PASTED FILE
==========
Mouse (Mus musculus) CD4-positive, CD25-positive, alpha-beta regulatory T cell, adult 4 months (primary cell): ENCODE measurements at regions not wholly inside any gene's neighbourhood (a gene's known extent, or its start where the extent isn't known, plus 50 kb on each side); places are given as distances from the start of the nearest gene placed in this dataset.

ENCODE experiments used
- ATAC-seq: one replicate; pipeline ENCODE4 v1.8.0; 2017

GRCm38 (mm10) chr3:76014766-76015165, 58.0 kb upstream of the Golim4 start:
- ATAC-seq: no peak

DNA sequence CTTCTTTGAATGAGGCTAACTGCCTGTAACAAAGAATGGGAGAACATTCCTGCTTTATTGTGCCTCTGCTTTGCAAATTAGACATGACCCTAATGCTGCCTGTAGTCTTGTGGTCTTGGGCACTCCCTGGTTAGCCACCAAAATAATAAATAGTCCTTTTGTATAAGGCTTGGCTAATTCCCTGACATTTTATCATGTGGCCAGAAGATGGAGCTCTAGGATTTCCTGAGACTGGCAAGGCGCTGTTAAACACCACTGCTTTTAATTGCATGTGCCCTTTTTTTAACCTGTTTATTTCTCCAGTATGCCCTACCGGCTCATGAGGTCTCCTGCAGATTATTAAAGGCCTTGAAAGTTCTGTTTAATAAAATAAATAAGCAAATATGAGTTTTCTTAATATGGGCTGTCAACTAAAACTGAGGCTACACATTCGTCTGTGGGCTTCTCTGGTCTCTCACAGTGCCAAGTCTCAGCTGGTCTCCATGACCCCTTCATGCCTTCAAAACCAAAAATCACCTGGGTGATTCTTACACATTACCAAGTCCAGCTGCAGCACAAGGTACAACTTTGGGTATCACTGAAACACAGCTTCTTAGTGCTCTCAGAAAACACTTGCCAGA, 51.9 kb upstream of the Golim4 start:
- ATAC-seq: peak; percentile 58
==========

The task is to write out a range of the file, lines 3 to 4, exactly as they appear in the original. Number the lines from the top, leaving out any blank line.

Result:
- ATAC-seq: one replicate; pipeline ENCODE4 v1.8.0; 2017

GRCm38 (mm10) chr3:76014766-76015165, 58.0 kb upstream of the Golim4 start: